The Group of Seven (G7) major world economic nations have attempted to reassure investors that they will not engage in currency wars in an effort to avert a round of devaluations by central banks.
In a statement the G7 members, comprising the US, UK, France, Germany, Italy, Japan and Canada pledged to “consult closely” on any action in the foreign exchange (FX) markets.
“We, the G7 ministers and governors, reaffirm our longstanding commitment to market-determined exchange rates and to consult closely in regard to actions in FX markets,” read the statement.
“We reaffirm that our fiscal and monetary policies have been and will remain oriented towards meeting our respective domestic objectives using domestic instruments, and that we will not target exchange rates.” The statement added that “excessive volatility and disorderly movements in exchange rates can have adverse implications”.
As a member of the G7, Japan is regarded as supporting the statement despite the Bank of Japan’s (BoJ) announcement last month of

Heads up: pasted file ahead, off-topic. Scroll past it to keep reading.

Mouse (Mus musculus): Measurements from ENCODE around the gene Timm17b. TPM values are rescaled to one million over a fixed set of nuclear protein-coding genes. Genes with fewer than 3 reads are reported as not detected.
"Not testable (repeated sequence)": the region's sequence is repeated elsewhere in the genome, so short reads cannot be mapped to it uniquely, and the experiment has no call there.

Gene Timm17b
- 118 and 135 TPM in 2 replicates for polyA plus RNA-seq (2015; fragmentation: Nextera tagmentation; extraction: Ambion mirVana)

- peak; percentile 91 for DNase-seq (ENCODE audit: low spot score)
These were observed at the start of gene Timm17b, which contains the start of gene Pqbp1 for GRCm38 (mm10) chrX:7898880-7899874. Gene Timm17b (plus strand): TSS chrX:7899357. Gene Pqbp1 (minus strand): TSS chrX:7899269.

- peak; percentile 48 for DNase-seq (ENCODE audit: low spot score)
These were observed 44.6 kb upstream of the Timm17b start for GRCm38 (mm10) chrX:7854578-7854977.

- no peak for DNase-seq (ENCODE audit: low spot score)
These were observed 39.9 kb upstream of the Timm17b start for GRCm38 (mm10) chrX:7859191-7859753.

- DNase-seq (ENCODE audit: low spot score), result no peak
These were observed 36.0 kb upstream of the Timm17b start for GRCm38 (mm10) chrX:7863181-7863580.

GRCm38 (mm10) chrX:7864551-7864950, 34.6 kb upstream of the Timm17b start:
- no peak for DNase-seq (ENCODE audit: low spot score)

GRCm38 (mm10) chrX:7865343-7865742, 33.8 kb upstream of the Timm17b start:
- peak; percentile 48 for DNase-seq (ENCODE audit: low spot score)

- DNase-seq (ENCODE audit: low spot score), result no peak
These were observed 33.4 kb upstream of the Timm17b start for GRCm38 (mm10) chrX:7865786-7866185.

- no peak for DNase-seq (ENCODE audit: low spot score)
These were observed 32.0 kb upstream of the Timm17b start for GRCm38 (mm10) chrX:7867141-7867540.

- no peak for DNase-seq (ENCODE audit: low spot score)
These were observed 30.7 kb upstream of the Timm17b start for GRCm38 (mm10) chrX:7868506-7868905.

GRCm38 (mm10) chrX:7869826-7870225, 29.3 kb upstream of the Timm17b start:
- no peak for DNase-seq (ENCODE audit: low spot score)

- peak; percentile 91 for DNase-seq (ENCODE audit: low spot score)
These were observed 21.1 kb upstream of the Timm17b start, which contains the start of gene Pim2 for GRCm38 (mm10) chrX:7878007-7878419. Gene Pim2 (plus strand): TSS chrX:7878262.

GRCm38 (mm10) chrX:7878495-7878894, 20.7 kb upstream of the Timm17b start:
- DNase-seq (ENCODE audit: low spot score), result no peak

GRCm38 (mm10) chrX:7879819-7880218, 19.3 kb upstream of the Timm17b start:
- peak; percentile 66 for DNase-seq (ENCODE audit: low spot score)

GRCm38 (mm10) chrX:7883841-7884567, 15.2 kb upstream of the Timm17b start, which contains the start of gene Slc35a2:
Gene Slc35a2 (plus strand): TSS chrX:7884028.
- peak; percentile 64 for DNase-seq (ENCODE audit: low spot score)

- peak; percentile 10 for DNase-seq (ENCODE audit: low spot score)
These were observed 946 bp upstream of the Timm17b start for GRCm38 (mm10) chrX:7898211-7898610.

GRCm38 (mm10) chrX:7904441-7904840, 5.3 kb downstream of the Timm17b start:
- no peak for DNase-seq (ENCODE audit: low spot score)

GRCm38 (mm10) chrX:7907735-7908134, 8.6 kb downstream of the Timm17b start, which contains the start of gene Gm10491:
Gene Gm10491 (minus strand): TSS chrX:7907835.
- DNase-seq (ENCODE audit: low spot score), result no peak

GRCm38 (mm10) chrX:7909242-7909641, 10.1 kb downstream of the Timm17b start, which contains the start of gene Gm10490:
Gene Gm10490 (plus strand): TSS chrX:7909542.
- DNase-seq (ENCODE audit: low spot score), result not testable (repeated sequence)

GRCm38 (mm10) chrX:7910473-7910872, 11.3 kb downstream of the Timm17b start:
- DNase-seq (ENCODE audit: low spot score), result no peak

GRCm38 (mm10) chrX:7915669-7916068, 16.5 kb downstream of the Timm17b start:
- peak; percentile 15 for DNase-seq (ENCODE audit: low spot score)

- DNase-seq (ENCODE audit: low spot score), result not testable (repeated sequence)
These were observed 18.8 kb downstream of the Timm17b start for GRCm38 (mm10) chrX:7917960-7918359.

and the Japanese governments ¥10.3 trillion
economic stimulus package
. Reports suggest that a meeting of the larger Group of 20 (G20) finance ministers and central bankers in Moscow later this week could see Japan criticised for its stimulus programme. The dynamic between what was once the leading engine of global growth, the G7, and what is now, the G20, will be fascinating to see.
France’s president, Francois Hollande, has also departed from the G7’s line by calling for a weaker euro and urging the eurozone to set a mid-term target for its exchange rate.
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The central bank has tweaked its stimulus programme and is making a fresh effort to push Japan’s inflation rate above its 2% target.